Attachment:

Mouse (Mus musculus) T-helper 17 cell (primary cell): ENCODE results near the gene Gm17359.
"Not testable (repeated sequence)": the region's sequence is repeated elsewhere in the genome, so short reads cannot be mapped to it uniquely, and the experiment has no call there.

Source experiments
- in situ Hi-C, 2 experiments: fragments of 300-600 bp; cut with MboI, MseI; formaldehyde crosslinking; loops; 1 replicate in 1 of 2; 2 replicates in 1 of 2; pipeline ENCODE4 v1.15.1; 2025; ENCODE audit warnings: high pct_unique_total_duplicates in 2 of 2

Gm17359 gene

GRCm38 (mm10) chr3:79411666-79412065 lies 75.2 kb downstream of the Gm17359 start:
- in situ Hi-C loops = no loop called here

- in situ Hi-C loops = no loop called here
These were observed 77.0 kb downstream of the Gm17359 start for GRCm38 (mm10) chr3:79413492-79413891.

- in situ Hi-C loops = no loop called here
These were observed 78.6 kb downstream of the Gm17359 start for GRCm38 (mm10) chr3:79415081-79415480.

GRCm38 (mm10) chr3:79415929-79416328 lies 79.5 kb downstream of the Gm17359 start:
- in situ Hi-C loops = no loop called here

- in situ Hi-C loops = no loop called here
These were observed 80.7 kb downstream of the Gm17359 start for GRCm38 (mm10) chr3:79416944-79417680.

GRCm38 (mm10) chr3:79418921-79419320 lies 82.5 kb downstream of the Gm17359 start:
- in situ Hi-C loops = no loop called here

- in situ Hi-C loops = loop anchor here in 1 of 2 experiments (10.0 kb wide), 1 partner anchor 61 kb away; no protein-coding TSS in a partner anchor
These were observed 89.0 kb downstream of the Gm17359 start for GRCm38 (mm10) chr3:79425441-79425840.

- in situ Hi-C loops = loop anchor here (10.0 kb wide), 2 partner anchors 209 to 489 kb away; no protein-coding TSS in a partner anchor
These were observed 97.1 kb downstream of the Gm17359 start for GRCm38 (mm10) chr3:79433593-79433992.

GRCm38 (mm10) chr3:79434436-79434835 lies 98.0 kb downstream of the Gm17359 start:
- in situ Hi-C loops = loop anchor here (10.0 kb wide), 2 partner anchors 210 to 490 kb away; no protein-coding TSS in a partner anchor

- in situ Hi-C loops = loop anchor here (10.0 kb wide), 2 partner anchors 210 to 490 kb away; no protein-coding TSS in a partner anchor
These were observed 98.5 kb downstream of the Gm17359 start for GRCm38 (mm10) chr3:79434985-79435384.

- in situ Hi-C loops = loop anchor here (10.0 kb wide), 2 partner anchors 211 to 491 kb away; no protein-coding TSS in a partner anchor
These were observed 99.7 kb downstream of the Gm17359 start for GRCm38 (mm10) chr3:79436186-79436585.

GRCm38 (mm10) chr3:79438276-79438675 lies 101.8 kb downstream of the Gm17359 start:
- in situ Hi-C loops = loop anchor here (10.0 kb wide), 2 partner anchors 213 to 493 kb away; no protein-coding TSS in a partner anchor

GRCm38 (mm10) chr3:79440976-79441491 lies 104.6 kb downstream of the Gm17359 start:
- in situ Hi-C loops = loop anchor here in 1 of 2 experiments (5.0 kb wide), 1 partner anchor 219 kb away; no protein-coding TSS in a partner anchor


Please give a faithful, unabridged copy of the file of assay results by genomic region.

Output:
Mouse (Mus musculus) T-helper 17 cell (primary cell): ENCODE results near the gene Gm17359.
"Not testable (repeated sequence)": the region's sequence is repeated elsewhere in the genome, so short reads cannot be mapped to it uniquely, and the experiment has no call there.

Source experiments
- in situ Hi-C, 2 experiments: fragments of 300-600 bp; cut with MboI, MseI; formaldehyde crosslinking; loops; 1 replicate in 1 of 2; 2 replicates in 1 of 2; pipeline ENCODE4 v1.15.1; 2025; ENCODE audit warnings: high pct_unique_total_duplicates in 2 of 2

Gm17359 gene

GRCm38 (mm10) chr3:79411666-79412065 lies 75.2 kb downstream of the Gm17359 start:
- in situ Hi-C loops = no loop called here

- in situ Hi-C loops = no loop called here
These were observed 77.0 kb downstream of the Gm17359 start for GRCm38 (mm10) chr3:79413492-79413891.

- in situ Hi-C loops = no loop called here
These were observed 78.6 kb downstream of the Gm17359 start for GRCm38 (mm10) chr3:79415081-79415480.

GRCm38 (mm10) chr3:79415929-79416328 lies 79.5 kb downstream of the Gm17359 start:
- in situ Hi-C loops = no loop called here

- in situ Hi-C loops = no loop called here
These were observed 80.7 kb downstream of the Gm17359 start for GRCm38 (mm10) chr3:79416944-79417680.

GRCm38 (mm10) chr3:79418921-79419320 lies 82.5 kb downstream of the Gm17359 start:
- in situ Hi-C loops = no loop called here

- in situ Hi-C loops = loop anchor here in 1 of 2 experiments (10.0 kb wide), 1 partner anchor 61 kb away; no protein-coding TSS in a partner anchor
These were observed 89.0 kb downstream of the Gm17359 start for GRCm38 (mm10) chr3:79425441-79425840.

- in situ Hi-C loops = loop anchor here (10.0 kb wide), 2 partner anchors 209 to 489 kb away; no protein-coding TSS in a partner anchor
These were observed 97.1 kb downstream of the Gm17359 start for GRCm38 (mm10) chr3:79433593-79433992.

GRCm38 (mm10) chr3:79434436-79434835 lies 98.0 kb downstream of the Gm17359 start:
- in situ Hi-C loops = loop anchor here (10.0 kb wide), 2 partner anchors 210 to 490 kb away; no protein-coding TSS in a partner anchor

- in situ Hi-C loops = loop anchor here (10.0 kb wide), 2 partner anchors 210 to 490 kb away; no protein-coding TSS in a partner anchor
These were observed 98.5 kb downstream of the Gm17359 start for GRCm38 (mm10) chr3:79434985-79435384.

- in situ Hi-C loops = loop anchor here (10.0 kb wide), 2 partner anchors 211 to 491 kb away; no protein-coding TSS in a partner anchor
These were observed 99.7 kb downstream of the Gm17359 start for GRCm38 (mm10) chr3:79436186-79436585.

GRCm38 (mm10) chr3:79438276-79438675 lies 101.8 kb downstream of the Gm17359 start:
- in situ Hi-C loops = loop anchor here (10.0 kb wide), 2 partner anchors 213 to 493 kb away; no protein-coding TSS in a partner anchor

GRCm38 (mm10) chr3:79440976-79441491 lies 104.6 kb downstream of the Gm17359 start:
- in situ Hi-C loops = loop anchor here in 1 of 2 experiments (5.0 kb wide), 1 partner anchor 219 kb away; no protein-coding TSS in a partner anchor